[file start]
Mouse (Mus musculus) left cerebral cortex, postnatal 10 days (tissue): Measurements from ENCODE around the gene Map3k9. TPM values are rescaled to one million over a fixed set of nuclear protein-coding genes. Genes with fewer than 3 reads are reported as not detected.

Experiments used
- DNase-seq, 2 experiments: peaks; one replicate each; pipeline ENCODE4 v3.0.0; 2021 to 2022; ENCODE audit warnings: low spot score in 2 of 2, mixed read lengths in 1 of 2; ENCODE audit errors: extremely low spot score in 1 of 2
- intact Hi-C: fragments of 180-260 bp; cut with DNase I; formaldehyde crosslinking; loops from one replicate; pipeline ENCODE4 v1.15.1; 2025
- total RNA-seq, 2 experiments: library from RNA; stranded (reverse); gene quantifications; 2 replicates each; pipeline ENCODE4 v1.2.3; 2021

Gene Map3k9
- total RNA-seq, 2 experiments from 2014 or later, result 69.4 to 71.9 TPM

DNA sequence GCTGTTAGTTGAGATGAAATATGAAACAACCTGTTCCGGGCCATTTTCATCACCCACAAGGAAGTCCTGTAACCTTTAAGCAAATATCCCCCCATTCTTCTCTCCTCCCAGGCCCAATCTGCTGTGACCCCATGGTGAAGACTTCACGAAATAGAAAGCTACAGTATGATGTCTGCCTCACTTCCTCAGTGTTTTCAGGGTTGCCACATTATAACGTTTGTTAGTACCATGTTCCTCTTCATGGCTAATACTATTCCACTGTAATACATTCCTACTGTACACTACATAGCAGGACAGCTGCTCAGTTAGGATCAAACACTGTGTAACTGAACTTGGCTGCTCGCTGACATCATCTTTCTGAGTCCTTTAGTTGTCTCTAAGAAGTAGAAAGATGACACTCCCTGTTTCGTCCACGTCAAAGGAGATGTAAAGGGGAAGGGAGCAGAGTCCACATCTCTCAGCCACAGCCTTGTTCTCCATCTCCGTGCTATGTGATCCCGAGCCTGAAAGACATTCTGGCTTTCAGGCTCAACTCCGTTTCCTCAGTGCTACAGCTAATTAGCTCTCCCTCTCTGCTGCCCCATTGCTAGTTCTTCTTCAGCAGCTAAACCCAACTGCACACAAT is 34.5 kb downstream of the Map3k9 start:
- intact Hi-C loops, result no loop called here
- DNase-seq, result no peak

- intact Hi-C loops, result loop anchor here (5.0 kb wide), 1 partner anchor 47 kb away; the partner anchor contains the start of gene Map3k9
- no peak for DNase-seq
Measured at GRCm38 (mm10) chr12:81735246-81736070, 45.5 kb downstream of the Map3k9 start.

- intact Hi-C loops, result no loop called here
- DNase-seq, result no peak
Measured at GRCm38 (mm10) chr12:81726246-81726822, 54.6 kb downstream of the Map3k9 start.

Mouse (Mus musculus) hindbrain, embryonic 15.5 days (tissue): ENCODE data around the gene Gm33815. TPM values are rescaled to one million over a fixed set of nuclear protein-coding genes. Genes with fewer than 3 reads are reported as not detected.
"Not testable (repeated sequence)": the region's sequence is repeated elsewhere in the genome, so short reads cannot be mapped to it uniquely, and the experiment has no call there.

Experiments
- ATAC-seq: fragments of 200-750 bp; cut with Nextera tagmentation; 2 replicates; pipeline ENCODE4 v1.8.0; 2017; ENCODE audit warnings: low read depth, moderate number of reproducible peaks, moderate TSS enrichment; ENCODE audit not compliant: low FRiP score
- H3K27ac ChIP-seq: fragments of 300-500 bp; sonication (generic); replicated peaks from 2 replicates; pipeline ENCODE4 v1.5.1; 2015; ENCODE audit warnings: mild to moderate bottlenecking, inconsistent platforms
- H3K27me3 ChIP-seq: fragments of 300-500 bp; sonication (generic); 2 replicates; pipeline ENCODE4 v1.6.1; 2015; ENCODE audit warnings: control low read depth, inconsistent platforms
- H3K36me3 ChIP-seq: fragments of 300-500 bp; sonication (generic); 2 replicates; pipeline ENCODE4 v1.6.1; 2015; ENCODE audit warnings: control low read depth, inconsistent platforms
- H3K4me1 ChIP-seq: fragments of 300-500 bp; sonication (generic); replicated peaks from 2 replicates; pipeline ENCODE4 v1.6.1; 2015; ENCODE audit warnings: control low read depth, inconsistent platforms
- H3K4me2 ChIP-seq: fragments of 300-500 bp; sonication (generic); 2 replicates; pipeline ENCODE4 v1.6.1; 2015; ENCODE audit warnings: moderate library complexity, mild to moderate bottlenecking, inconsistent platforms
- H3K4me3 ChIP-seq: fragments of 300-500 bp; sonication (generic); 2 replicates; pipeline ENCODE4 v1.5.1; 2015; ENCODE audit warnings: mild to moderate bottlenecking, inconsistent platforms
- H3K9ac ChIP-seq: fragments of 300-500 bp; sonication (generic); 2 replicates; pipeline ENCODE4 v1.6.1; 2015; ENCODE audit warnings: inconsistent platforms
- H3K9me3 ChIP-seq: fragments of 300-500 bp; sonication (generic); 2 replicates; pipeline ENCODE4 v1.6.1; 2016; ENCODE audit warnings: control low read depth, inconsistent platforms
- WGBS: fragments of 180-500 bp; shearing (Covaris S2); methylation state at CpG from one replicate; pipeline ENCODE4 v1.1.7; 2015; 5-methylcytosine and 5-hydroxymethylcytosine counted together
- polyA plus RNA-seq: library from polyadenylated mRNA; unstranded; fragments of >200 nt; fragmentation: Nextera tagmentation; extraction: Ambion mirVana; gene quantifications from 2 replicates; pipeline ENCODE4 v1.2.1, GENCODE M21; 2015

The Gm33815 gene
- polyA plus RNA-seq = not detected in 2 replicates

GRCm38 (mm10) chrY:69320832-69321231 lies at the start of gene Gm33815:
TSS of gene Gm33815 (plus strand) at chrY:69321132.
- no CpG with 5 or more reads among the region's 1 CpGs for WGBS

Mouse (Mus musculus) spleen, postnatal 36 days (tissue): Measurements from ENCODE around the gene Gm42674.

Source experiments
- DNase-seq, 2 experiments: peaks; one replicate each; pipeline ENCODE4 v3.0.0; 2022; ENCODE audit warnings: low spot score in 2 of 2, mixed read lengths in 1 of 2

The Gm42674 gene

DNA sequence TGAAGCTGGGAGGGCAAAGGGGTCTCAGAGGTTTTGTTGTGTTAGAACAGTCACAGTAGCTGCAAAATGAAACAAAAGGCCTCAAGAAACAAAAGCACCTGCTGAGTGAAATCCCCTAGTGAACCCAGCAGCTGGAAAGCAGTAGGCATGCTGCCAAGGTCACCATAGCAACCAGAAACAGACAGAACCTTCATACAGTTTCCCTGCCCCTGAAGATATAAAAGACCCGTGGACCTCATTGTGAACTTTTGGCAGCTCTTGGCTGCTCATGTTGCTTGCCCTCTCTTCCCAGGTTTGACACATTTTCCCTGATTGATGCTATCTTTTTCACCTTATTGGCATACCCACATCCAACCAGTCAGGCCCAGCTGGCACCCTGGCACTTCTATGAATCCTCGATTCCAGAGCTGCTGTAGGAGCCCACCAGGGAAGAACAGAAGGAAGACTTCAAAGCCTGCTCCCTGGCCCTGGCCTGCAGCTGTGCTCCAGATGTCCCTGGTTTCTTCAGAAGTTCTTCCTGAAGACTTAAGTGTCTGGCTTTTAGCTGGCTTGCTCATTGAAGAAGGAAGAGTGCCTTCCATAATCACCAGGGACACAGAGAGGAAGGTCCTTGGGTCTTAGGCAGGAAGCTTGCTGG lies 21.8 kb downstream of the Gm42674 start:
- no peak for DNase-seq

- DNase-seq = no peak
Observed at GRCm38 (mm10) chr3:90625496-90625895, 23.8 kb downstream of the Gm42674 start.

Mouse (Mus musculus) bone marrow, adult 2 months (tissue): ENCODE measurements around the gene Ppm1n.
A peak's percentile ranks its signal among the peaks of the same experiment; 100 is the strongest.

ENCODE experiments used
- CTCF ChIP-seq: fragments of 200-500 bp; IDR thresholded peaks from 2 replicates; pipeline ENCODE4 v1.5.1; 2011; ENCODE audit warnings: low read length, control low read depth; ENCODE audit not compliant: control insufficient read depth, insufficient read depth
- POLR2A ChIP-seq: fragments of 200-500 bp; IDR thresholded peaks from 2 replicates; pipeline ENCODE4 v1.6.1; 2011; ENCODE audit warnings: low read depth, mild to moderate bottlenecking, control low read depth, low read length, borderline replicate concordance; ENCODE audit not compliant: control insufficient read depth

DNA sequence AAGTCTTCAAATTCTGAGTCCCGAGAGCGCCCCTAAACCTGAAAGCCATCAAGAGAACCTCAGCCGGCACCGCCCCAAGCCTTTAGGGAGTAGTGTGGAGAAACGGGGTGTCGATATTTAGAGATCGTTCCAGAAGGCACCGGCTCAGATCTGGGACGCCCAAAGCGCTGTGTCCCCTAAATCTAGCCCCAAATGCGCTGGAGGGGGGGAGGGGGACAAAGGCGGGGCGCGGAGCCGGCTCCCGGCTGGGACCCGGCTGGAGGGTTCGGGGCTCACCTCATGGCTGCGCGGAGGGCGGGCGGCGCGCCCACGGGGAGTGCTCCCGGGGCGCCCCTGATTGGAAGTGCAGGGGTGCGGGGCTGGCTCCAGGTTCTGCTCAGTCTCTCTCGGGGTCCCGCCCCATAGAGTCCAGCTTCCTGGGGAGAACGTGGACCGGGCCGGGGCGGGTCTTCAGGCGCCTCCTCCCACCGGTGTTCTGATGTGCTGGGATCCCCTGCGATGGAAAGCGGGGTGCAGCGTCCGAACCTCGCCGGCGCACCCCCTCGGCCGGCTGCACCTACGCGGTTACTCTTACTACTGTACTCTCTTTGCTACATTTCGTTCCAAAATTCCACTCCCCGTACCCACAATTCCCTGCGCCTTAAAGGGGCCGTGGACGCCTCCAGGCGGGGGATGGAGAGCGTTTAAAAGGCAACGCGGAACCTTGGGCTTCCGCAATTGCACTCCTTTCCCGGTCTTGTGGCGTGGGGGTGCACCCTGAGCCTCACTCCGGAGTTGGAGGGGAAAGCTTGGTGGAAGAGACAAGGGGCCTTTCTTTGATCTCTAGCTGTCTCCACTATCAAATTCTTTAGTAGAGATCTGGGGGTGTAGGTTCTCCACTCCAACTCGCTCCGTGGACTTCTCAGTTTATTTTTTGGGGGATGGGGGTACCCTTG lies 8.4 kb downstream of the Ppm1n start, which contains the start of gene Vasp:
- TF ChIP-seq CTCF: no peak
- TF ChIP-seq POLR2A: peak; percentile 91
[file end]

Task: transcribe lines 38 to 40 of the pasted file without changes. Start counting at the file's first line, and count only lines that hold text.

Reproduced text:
- DNase-seq, 2 experiments: peaks; one replicate each; pipeline ENCODE4 v3.0.0; 2022; ENCODE audit warnings: low spot score in 2 of 2, mixed read lengths in 1 of 2

The Gm42674 gene

DNA sequence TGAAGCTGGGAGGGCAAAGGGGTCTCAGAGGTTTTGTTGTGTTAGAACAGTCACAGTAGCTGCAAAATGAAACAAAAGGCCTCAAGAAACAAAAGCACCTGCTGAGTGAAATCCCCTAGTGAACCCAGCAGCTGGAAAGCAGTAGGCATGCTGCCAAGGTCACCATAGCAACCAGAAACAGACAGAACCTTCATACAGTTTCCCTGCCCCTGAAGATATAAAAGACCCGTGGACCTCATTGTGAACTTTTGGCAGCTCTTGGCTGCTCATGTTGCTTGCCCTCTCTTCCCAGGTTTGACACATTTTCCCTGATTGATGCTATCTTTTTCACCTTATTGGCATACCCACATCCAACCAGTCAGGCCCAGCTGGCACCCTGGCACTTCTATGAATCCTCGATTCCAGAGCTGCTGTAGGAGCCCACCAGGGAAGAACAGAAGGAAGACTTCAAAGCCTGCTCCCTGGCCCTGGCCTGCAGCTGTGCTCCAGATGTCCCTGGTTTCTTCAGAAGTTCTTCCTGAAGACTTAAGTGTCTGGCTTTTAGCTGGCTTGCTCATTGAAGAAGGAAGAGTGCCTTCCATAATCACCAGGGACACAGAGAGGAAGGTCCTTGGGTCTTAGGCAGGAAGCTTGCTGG lies 21.8 kb downstream of the Gm42674 start: